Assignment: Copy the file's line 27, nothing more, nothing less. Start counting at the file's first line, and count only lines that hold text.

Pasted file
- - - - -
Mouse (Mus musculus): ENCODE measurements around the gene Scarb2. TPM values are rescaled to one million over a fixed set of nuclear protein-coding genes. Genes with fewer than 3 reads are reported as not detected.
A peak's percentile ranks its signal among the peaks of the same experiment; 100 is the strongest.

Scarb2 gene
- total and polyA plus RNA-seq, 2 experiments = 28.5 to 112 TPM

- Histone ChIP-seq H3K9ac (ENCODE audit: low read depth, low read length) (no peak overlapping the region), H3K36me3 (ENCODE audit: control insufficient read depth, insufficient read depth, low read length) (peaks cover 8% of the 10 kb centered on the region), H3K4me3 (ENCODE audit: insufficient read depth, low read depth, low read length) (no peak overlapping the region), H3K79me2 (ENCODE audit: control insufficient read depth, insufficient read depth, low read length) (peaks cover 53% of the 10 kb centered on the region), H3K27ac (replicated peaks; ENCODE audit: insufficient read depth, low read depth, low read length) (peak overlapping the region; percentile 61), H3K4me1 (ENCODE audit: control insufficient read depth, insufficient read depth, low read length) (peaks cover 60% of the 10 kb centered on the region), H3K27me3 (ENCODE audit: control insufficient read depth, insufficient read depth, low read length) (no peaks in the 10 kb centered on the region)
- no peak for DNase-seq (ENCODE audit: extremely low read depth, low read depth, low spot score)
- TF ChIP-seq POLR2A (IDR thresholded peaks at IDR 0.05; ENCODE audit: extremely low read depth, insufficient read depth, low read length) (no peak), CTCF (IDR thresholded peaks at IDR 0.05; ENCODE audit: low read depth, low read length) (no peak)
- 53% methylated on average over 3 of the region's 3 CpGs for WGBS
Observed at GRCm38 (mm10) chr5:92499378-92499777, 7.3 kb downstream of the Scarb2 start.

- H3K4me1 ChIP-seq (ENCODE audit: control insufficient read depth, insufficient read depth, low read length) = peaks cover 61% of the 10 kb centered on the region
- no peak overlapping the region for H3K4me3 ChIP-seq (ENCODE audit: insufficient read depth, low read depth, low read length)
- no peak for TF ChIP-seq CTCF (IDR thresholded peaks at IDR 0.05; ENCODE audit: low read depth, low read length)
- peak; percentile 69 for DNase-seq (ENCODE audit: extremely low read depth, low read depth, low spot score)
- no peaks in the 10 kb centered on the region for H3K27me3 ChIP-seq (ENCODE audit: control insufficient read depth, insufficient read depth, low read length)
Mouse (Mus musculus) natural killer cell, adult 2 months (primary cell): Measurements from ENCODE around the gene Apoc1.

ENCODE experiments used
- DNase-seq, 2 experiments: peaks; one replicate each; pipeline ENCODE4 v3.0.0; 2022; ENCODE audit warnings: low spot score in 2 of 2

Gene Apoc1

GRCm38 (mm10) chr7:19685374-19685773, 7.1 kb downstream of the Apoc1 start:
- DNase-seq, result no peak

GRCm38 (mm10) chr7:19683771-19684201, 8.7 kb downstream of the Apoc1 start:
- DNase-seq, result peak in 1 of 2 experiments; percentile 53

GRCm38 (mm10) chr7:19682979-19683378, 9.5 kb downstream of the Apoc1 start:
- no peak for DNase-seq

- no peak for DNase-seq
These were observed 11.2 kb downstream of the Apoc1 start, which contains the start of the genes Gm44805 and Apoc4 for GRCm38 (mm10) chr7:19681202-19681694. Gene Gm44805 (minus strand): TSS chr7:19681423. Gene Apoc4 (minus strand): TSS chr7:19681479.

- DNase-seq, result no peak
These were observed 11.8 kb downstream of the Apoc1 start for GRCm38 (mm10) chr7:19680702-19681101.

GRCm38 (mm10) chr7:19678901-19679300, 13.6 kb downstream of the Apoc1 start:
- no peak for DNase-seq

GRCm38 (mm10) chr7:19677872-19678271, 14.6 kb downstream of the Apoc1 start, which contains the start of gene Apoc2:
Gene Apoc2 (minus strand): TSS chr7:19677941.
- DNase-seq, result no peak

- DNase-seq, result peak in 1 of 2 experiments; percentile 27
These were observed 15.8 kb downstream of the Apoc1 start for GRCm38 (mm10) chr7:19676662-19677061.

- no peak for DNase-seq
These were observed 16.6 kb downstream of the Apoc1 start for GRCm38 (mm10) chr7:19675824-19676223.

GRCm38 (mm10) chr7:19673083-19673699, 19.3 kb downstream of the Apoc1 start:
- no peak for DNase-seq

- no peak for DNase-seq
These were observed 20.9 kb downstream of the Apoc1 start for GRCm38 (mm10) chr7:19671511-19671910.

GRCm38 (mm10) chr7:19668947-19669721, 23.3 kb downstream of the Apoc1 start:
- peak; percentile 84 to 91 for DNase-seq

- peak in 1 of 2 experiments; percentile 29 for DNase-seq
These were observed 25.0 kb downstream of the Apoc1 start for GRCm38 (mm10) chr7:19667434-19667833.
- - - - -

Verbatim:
- DNase-seq, result no peak